domingo, fevereiro 18, 2007


«Just climbing out of the train car was difficult—there was no room for me to place my foot on the platform. An old woman next to me was digging some rice out of the folds of her sari. She poured it into a little bowl and started to look around, perhaps for water, perhaps for fire, so that she could boil the rice. I noticed several children near her, eying the bowl. Staring—motionless, wordless. The children did not throw themselves on the rice; the rice was the property of the old woman, and these children had been inculcated with something more powerful than hunger.

A man was pushing his way through the huddled multitudes. He jostled the old woman, the bowl dropped from her hands, and the rice scattered onto the platform, into the mud, amid the garbage. In that split second, the children threw themselves down, diving between the legs of those still standing, digging around in the muck, trying to find the grains of rice. The old woman stood there empty-handed; another man shoved her. The old woman, the children, the train station, everything—soaked through by the unending torrents of a tropical downpour. And I, too, stood dripping wet, afraid to take a step; and, anyway, I didn’t know where to go.»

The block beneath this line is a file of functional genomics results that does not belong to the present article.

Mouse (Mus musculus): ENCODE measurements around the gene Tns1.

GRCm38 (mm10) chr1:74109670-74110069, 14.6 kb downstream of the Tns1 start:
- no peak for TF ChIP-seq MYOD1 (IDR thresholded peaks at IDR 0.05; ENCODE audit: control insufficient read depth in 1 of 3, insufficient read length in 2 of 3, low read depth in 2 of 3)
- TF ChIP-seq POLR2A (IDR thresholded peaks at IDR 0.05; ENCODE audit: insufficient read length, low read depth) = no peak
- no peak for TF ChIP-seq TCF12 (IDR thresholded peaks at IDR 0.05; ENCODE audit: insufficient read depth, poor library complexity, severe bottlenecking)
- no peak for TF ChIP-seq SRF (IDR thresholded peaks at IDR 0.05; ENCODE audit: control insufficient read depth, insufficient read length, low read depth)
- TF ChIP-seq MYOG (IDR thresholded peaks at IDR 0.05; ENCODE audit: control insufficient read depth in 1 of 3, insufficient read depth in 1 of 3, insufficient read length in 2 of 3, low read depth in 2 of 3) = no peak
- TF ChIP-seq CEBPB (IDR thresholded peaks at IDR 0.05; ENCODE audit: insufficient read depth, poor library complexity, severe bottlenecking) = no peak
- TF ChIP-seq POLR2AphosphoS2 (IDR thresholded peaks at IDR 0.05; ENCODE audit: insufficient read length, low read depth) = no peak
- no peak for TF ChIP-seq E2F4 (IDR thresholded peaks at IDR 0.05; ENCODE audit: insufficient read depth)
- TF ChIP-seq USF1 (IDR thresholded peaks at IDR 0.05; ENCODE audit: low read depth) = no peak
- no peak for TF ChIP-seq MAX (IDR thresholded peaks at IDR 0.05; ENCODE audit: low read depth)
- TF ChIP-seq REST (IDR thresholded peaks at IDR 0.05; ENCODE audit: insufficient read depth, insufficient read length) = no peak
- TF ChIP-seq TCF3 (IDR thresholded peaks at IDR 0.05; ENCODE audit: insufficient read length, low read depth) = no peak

Ryszard Kapuscinski, 1932-2007